The presence of more competition in and around the vine also reduces the vigor of the canopy. Especially in the case of the hybrids we grow, these vines can become unruly when left to their own devices. A small amount of strain in and around the root structures of the vine lessens the vigor of the vines' annual vegetative growth a reasonable amount. 

We at Shelburne Vineyard practice a small amount of Cover Cropping. This phrase refers to a more explicit cultivation of specific crops in specific areas for specific reasons. We practice cover cropping with ryegrass and buckwheat around our Riesling vines. When it comes to be later in the season, we are able to pass through with a scythe and incisively remove the cover crop. This will have prevented the growth of more unruly flora from settling in and makes the soil beneath the vines more pliable and accessible when it comes time to mound soil around the graft point to preserve the vines through the winter. 

All of our growth gets cut back at some point, though. Whether it be midsummer to allow for more airflow beneath the canopy of the vines to prevent moisture accumulation, or whether it be before harvest to just make it easier to move up or down the rows. That said, the biodiversity that ebbs and flows throughout the season is essential in bolstering soil health and improving biodiversity in the micro-biomes that are our vineyards.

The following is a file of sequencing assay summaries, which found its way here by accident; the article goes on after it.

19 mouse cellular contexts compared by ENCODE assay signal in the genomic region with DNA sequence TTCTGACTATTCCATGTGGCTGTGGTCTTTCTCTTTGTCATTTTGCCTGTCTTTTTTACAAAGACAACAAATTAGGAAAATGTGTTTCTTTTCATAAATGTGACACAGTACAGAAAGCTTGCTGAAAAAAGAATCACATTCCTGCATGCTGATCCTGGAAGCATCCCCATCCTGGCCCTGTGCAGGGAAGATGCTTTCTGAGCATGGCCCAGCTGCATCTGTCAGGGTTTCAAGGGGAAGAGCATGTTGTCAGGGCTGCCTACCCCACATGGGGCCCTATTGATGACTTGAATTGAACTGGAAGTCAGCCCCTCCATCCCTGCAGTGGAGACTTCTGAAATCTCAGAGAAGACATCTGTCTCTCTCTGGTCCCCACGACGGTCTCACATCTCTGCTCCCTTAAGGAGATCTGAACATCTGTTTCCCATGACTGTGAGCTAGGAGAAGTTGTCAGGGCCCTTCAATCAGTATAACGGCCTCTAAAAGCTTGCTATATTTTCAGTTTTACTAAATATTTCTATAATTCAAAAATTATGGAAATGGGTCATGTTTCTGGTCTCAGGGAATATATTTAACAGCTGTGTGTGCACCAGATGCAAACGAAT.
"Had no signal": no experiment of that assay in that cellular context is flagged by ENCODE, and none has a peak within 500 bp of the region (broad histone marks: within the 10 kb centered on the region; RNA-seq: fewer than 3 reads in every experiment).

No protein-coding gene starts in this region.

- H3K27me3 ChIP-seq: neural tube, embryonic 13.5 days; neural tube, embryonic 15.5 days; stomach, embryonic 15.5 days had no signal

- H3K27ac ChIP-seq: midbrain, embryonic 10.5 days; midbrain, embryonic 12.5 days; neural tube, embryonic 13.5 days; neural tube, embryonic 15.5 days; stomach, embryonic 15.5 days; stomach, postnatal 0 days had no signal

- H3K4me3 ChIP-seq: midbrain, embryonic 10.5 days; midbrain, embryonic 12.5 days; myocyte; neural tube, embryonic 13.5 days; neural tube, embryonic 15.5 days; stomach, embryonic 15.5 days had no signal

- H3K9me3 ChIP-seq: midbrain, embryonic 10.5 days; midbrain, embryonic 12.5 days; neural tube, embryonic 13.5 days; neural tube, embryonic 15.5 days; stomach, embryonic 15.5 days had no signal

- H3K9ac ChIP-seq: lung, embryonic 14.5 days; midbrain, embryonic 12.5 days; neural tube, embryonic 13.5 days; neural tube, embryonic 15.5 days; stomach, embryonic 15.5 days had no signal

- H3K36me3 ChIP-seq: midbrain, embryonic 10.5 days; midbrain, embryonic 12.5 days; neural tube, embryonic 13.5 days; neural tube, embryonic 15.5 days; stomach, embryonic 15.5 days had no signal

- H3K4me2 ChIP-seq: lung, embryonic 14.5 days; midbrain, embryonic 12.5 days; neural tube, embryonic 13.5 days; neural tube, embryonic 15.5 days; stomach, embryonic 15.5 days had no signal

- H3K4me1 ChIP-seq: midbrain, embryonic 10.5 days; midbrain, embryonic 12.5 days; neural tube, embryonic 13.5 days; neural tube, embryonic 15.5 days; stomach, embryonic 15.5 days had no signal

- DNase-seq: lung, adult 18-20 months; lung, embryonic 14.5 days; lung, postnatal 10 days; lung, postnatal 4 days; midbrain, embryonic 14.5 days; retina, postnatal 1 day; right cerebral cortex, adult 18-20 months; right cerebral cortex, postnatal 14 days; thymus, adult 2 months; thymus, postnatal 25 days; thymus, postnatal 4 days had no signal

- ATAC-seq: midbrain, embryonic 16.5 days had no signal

The result? Great fruit that hasn't experienced exposure to herbicides or insecticides, yet still has survived beautifully due to the plethora of helping insects, fortifying plants, and beneficial soil-dwellers. 

La Crescent grapes about ready to ripen

La Crescent grapes about ready to ripen

works cited
McCourty, Glen. "Cover Cropping for Organically Farmed Vineyards." Practical Winery and Vineyard